Internationalization

Internationalization - also known as "translation", "i18n" – is a process of making your application international.

The NPM package @scandipwa/webpack-i18n-runtime is responsible for this mechanics in the Create ScandiPWA App ecosystem.

To create a new translation for your application

Instructions
Example
Instructions
  1. Make sure the @scandipwa/webpack-i18n-runtime is installed and enabled by following this guide.

  2. Make sure your code is translatable, follow the "Writing translatable code" guide.

  3. Propagate the field scandipwa.locales in package.json with desired locales to compile.

  4. Run the application in production or development mode at least once. This will create the translation files in i18n folder of your application. It will also warn you, if some translations are duplicated, invalid or missing.

  5. Propagate the internationalization files with proper translations. Some translations may already be present - parent themes and extensions can provide these values.

Example

Let's assume we are also starting with blank repository, whose parent theme is @scandipwa/scandipwa. Let's assume we are using @scandipwa/scandipwa of version 4.0.1.

  1. We are using @scandipwa/scandipwa of version equal or higher than the 4.0.1 therefore, the @scandipwa/webpack-i18n-runtime extension is already installed and enabled.

  2. We did no modification to source code (our theme is blank), therefore we assume that the source code of @scandipwa/scandipwa is written in translatable fashion. Indeed, most files contain proper translations, in example: AddToCart.

  3. Let's add (enable) the ru_RU locale in the package.json's field scandipwa.locales as follows:

    {
    "scandipwa": {
    "locales": {
    "en_US": true,
    "ru_RU": true
    }
    }
    }
  4. Let's run the application, it should warn us about all missing translations in case they present. Ideally there should be no invalid translations, but in case there are we should address them. This will not however break the application.

  5. Now we can modify and add translations in i18n/ru_RU.json of our theme.

Installing the package

Heads up!

This internationalization mechanism is included into the @scandipwa/scandipwa theme since version 4.0.1 and above. In case of custom project, you must install and enable it manually.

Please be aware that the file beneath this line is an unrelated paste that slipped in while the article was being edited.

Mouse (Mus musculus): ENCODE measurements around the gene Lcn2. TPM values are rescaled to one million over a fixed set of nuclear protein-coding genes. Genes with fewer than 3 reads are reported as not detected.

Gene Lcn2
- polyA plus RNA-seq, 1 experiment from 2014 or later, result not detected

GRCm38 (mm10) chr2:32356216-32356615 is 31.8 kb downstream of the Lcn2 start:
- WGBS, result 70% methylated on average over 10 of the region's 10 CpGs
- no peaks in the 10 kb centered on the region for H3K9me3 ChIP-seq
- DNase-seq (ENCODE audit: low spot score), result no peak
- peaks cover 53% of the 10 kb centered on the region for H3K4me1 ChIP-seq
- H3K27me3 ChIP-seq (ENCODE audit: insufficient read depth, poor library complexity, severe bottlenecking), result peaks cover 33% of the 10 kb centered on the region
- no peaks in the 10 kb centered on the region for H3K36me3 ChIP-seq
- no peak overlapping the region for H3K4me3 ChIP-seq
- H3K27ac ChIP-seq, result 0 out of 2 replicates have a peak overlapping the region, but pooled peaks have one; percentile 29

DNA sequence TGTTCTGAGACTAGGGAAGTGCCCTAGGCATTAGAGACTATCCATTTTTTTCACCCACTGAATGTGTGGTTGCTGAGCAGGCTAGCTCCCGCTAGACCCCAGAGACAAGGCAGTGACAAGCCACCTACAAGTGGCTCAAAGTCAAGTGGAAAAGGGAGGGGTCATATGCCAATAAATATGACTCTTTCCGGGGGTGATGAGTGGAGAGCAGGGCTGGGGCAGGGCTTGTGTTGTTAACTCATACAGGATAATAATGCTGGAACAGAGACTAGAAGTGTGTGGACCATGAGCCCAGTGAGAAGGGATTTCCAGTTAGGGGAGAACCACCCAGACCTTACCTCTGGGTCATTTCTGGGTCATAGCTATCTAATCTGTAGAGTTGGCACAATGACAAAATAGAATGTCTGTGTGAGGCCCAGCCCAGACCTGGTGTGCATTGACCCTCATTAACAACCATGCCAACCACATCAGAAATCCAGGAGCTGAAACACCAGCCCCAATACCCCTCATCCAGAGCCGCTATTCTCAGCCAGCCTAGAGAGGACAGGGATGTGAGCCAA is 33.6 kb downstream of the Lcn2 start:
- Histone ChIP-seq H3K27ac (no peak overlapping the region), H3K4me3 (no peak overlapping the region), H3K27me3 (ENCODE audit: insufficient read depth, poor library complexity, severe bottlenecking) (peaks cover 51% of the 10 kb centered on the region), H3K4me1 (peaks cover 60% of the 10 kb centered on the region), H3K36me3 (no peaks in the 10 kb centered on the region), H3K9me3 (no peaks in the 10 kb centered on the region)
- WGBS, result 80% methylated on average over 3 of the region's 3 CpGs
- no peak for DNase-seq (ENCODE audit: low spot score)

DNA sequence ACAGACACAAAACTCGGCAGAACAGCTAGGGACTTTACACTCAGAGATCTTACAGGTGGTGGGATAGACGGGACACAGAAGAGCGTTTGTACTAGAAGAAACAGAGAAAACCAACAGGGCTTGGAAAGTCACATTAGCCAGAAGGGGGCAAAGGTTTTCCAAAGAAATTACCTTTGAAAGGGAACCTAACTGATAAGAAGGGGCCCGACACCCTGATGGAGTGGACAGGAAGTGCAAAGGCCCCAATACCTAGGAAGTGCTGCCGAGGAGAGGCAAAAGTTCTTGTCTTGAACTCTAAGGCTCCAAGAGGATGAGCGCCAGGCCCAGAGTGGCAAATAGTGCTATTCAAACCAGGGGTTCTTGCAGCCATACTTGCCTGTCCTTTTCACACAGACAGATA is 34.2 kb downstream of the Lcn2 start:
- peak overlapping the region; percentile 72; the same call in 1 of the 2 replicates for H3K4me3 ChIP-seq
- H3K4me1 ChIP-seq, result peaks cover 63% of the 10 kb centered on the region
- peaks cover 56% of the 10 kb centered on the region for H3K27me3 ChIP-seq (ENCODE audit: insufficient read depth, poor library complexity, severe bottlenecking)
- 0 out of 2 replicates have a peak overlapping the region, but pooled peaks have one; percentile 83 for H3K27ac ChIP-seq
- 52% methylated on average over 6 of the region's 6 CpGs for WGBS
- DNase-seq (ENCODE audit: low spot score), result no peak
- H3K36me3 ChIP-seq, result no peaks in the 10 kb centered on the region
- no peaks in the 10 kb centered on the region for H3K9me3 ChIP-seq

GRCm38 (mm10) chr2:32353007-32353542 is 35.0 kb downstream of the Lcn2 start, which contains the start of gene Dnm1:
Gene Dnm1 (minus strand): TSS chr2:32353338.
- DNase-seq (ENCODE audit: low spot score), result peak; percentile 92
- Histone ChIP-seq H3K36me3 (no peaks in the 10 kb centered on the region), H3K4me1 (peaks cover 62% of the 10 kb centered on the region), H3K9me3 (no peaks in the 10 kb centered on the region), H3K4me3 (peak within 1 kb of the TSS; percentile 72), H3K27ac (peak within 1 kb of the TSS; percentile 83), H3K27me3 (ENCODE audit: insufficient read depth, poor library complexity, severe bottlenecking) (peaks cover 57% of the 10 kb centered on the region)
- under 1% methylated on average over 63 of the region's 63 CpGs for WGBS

To get this mechanism up and running, you need to:

Install the module

# For yarn users
yarn add @scandipwa/webpack-i18n-runtime
# For npm users
npm i @scandipwa/webpack-i18n-runtime

Enable it as a scandipwa extension

{
"scandipwa": {
"extensions": {
"@scandipwa/webpack-i18n-runtime": true
}
}
}

Writing translatable code

In the application all the translatable strings should get wrapped into the __(...) translation function. Every string wrapped into this function will be available to translate inside of your translation files.

The function is globally provided, you do not need to import it manually.

/** This is NOT translatable! */
render() {
return <p>My Account</p>
}
/** This is NOT translatable as well! */
render() {
return <p>{ 'My Account' }</p>
}
/** This IS translatable! */
render() {
return <p>{ __('My Account') }</p>
}

Specifying the locales to compile

When invoking the compilation, you should specify the locales you are willing to compile in the package.json file of your theme, as follows:

{
"scandipwa": {
"locales": {
"en_US": true,
"fr_FR": true
}
}
}

Creating translation files

If a translation for the given locale is not found in your theme, it is automatically created as ./i18n/${locale}.json during the build time.

Then, it gets replenished with all the non-translated values from the compiled theme.

The default locale is en_US. No translation files will be automatically generated for this locale. You may create a translation file for the default locale manually, usually it is not necessary.

Translation sources

During the compilation time, the translations are collected from several sources and merged together. A chunk is generated for each locale code.

If the same string is translated in multiple translation files, the ones with higher position (from listed below) overwrite the ones with lower position. Exception for this rule: falsy (e.g, null, undefined, "") values can be overwritten even from a file with lower priority.

The order is as follows:

  1. Child theme

  2. Parent themes from youngest (e.g. father) to the oldest (e.g. grandfather)

  3. Extensions

Translations in extensions - it is allowed (and, in most cases, necessary) to have translations inside of extensions. To do that, you need to put a translation file for your extension into that extension's i18n/${locale}.json file.

Useful build-time information

After a successful compilation, you will be presented with any information on the following matters:

  1. Unused translations - it is not recommended polluting your translation files with unused translations, this plugin will point out any translation strings in your theme that are not used in the application. It is recommended to remove them. You will not be see such information about your plugins or parent themes.

  2. Missing translations - if your application lacks any translations, you are going to be warned about it. You will be provided this information about your theme only.

  3. Corrupted translation files - if any of your files are corrupted, i.e. not JSON.parseable, you are going to be warned about it as well.

  4. Overwriting falsy value by translation with lower priority - e.g. if your theme's translation file contains "Account": null (any falsy value, not only null) and some parent theme or extension's one contains "Account": "Compte", the second one will be taken (even though the priority is lower for that one) and you will get alarmed about it.